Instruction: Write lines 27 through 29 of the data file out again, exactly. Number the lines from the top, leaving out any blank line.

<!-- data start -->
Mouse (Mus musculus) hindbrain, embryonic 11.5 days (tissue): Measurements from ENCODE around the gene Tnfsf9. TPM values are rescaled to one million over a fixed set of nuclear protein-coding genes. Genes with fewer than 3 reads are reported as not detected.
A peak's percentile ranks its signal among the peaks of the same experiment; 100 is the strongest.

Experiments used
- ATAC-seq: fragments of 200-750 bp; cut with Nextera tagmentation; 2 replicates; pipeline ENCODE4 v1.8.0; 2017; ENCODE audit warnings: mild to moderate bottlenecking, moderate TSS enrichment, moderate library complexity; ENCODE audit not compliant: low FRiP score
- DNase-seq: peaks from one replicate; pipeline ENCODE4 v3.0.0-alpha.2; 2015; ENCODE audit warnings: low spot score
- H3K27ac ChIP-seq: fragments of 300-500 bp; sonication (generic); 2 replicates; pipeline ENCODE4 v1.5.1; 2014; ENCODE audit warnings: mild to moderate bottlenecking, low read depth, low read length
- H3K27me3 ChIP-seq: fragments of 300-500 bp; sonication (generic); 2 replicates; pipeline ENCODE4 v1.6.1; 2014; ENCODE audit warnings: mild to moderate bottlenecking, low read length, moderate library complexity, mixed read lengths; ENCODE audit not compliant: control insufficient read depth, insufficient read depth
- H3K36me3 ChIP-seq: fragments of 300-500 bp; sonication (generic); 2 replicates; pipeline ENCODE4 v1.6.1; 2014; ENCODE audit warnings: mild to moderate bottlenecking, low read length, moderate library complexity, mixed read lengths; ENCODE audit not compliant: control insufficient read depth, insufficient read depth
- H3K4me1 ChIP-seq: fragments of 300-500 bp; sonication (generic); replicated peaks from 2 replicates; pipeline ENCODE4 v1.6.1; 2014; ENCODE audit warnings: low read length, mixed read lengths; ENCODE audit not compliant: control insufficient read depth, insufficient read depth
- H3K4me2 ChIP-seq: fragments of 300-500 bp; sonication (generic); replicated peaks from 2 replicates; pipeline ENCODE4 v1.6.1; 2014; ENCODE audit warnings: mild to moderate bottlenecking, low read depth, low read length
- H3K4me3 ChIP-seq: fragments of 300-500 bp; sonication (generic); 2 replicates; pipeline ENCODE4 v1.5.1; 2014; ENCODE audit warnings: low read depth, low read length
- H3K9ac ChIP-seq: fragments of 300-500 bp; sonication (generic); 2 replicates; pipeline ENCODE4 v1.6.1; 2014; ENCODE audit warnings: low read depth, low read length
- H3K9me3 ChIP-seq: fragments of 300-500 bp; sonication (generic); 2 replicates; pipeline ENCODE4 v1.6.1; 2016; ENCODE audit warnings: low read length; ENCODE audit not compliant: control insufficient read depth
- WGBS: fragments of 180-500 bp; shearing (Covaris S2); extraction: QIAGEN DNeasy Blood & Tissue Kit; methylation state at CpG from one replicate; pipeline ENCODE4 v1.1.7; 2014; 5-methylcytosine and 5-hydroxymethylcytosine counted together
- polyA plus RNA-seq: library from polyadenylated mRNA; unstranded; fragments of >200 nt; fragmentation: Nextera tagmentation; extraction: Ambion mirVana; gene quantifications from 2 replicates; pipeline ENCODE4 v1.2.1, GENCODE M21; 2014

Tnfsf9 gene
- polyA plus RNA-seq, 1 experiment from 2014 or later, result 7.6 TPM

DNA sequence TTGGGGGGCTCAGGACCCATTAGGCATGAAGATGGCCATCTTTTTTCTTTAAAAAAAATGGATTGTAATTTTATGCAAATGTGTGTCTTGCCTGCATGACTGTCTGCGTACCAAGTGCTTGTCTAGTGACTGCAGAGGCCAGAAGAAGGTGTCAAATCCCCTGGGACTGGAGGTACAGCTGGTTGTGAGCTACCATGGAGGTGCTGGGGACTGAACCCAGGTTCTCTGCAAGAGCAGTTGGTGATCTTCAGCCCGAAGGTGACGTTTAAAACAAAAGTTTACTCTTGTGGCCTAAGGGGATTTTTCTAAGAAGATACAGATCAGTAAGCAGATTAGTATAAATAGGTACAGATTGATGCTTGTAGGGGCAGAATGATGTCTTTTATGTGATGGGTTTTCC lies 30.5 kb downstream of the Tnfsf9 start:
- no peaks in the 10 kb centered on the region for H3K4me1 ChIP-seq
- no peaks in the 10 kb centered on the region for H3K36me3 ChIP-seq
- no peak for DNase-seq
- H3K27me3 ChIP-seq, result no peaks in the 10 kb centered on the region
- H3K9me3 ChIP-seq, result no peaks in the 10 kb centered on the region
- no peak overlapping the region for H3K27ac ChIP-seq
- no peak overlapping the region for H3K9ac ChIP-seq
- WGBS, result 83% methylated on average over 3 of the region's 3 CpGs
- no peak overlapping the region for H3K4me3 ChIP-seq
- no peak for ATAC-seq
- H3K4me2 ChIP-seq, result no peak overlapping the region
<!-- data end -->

- no peak overlapping the region for H3K4me3 ChIP-seq
- no peak for ATAC-seq
- H3K4me2 ChIP-seq, result no peak overlapping the region